Sin and why I don't think all contraception is sinful

I have to apologize for my lack of scripture and confessional references. I do not have a profession which allows for extended free study time (all I have time to read is Where the Wild Things Are), and so you'll have to accept that my opinion is based on my basic understanding of Scripture and the Confessions. But that's all I have, a basic understanding.

Caspar believes that all contraception is sinful. I disagree, though. Rather, I believe that if it weren't for Sin (the state of mankind since the fall) contraception would never be necessary, but that is not the case.

It is easy to view the world through the lens of our own lives, and from where Americans sit, there are extremely few selfless reasons to contracept. We have cushy lives with cheap water and fuel, lots of food that's easy to come by, and most of us have jobs that support our families as well as buy us really awesome cars and TVs. But since Sin is a reality, this cushy life is not the norm for the rest of the world. And there are Christians in much more dire lives than we could ever imagine. As well, there are Christians in America dyeing of Cancer and Diabetes. There are any number of ways that Sin is eating away at the good things that God wants to bless us with, and it isn't any one specific person's fault, it's the whole world's fault.

So what's your point, Devona?

My point is that I do not believe that it is sinful for a married couple in China to avoid conception when they already have a child. While it is no longer "illegal" to have more than one child in China, there was recently a story on NPR about a pregnant woman in China. This was her second child and so she went into hiding. The local authorities discovered her and forced her to have an abortion just days before her due date and then forcefully sterilized her.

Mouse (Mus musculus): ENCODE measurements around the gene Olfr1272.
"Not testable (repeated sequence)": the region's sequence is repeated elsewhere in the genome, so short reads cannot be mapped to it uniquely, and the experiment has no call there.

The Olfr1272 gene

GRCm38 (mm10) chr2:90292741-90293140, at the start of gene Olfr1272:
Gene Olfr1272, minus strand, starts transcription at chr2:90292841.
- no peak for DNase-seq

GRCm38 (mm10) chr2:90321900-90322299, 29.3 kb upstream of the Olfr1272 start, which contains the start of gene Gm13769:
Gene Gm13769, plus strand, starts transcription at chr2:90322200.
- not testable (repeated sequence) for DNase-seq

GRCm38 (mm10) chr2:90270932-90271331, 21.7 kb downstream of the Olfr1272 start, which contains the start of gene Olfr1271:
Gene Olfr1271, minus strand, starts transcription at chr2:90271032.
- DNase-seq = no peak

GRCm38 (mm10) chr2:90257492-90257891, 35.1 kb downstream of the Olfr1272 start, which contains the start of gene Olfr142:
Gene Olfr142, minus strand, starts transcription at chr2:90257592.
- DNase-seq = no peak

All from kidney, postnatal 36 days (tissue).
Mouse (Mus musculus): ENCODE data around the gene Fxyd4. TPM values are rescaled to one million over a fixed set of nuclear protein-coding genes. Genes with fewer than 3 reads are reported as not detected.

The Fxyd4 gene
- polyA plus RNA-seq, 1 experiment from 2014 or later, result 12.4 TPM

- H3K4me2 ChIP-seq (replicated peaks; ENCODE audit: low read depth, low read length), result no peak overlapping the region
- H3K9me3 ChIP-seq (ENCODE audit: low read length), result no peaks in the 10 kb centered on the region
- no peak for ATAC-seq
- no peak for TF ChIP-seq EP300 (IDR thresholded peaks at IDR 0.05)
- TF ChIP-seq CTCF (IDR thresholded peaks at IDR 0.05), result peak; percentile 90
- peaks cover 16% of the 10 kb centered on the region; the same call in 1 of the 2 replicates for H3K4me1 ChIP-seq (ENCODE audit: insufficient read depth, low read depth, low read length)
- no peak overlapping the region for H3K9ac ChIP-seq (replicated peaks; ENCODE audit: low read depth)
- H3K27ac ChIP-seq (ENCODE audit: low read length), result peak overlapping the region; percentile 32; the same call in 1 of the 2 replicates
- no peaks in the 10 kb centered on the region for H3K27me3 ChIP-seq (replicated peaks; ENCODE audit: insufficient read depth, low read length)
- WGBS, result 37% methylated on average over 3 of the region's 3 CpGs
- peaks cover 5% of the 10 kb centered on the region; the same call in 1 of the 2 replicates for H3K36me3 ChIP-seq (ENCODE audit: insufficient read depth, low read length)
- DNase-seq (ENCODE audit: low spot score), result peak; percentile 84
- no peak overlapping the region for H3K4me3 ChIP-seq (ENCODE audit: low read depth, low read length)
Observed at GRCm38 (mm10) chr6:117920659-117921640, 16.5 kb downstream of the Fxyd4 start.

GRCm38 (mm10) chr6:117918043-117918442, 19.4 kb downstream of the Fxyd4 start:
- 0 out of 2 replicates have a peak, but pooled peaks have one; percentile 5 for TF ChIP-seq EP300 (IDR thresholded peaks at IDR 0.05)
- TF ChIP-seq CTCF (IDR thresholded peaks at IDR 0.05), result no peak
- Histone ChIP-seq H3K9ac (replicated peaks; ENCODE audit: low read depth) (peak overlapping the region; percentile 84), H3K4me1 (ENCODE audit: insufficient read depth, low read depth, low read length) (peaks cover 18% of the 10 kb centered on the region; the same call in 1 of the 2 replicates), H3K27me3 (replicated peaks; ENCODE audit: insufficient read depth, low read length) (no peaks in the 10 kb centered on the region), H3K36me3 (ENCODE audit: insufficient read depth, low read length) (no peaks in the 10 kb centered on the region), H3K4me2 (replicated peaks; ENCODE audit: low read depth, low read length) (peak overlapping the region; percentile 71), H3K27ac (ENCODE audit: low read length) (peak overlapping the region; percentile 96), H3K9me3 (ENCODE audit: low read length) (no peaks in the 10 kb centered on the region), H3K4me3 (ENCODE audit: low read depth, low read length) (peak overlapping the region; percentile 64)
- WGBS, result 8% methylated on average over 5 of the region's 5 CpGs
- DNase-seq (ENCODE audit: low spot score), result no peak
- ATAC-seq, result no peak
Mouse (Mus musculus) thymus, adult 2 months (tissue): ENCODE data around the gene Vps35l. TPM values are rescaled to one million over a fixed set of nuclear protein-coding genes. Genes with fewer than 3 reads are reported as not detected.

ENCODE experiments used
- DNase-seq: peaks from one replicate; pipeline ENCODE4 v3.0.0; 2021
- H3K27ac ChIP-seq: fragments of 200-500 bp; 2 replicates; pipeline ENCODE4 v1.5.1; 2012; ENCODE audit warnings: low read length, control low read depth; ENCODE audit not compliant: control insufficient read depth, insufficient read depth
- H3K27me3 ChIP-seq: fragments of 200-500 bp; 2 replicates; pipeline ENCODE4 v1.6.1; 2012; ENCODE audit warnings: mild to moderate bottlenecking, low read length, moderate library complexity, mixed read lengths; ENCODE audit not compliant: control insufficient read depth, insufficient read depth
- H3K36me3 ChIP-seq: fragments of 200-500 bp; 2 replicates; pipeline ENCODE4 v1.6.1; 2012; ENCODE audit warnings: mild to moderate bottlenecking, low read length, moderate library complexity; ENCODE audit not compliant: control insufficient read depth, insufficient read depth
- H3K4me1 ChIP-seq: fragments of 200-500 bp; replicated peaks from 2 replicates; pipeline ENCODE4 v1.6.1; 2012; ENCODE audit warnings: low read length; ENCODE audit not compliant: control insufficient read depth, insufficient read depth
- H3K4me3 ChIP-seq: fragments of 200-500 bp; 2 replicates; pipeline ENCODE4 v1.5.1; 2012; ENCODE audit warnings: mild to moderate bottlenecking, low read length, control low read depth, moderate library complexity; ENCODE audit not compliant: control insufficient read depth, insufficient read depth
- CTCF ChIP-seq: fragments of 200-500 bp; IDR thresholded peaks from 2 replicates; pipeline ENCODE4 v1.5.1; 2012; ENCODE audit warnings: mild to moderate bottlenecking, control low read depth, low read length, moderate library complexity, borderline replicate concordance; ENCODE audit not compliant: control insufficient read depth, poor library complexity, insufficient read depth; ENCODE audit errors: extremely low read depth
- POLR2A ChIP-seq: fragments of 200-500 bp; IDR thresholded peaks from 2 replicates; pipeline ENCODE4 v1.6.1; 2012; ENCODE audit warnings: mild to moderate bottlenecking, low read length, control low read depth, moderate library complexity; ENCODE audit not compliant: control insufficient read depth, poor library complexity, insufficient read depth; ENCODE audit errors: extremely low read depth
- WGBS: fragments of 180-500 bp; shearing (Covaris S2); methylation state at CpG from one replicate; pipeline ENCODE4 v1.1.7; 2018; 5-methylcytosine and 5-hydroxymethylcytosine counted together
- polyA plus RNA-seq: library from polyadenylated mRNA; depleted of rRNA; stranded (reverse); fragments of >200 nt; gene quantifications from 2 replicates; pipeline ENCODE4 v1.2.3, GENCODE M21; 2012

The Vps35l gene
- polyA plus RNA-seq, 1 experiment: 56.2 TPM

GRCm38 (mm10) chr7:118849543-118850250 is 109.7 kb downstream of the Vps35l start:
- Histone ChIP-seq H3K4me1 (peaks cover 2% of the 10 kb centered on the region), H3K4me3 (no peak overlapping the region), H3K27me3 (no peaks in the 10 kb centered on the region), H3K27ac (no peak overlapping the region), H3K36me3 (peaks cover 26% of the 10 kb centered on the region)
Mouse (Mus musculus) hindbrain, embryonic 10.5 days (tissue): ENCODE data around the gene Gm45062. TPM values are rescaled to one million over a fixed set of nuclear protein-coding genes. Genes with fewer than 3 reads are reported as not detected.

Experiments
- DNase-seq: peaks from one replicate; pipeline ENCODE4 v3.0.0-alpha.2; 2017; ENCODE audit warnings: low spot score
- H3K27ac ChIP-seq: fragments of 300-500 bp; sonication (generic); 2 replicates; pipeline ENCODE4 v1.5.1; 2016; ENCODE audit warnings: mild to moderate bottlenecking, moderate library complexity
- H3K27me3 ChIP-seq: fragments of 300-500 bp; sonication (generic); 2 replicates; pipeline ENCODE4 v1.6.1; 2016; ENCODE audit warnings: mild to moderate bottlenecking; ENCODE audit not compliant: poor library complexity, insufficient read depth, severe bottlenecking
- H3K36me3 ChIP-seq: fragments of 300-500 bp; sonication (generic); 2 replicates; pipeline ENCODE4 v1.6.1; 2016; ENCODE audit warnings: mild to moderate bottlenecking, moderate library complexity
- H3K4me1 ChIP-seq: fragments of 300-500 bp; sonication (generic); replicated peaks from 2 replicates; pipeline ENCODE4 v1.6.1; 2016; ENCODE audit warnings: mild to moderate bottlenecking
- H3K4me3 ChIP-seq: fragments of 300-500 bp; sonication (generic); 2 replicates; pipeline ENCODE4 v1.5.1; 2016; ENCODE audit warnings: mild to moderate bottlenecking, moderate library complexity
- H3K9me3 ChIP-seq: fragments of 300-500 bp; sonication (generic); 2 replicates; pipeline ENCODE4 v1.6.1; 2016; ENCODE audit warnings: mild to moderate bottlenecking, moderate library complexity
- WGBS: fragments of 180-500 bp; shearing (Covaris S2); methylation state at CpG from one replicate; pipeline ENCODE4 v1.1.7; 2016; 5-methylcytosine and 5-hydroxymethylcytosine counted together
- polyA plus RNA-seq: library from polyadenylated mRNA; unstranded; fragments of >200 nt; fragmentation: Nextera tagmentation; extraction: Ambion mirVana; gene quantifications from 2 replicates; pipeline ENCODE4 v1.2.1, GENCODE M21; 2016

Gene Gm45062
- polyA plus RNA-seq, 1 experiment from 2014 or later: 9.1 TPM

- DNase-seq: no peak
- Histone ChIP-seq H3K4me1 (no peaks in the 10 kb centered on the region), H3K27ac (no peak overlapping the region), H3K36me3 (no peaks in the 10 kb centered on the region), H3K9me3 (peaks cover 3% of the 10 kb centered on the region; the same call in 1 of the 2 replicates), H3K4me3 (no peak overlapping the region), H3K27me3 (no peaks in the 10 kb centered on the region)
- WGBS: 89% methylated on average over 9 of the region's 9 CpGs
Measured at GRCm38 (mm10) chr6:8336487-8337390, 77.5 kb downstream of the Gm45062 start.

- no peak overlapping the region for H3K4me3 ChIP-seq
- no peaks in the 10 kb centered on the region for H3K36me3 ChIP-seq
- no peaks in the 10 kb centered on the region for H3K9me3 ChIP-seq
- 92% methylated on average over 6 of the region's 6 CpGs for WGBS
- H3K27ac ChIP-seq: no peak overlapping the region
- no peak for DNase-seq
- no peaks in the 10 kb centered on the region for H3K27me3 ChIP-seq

To avoid this fate, a Christian couple in China might choose to abstain during their fertile periods to avoid contraception. If I were to go visit them and say, "God forbids all contraception, even abstinence," what would that do to their faith? If I were to say, "I understand that you are just choosing the lesser of two evils," what would that do to their faith? Instead, I should mourn for them and the crush of Sin (not personal sin, but Sin) and offer them the Gospel of Christ which says that the evil of the world which we are all guilty of by Adam is crushed by Jesus' death on the cross, Amen!

Or what about the American couple whose wife suffers from bloodclots during pregnancy and is at risk of death. If they choose to abstain from conceiving would it be a comfort to them to say, "it is the lesser of two evils. It's better that you sin by contracepting than sin by killing your wife"? What comfort from Sin is there in that? Rather we should comfort them and say that the Lord of all life has conquered death, and that they are free from the curse of Sin which is the cause of the wife's illness.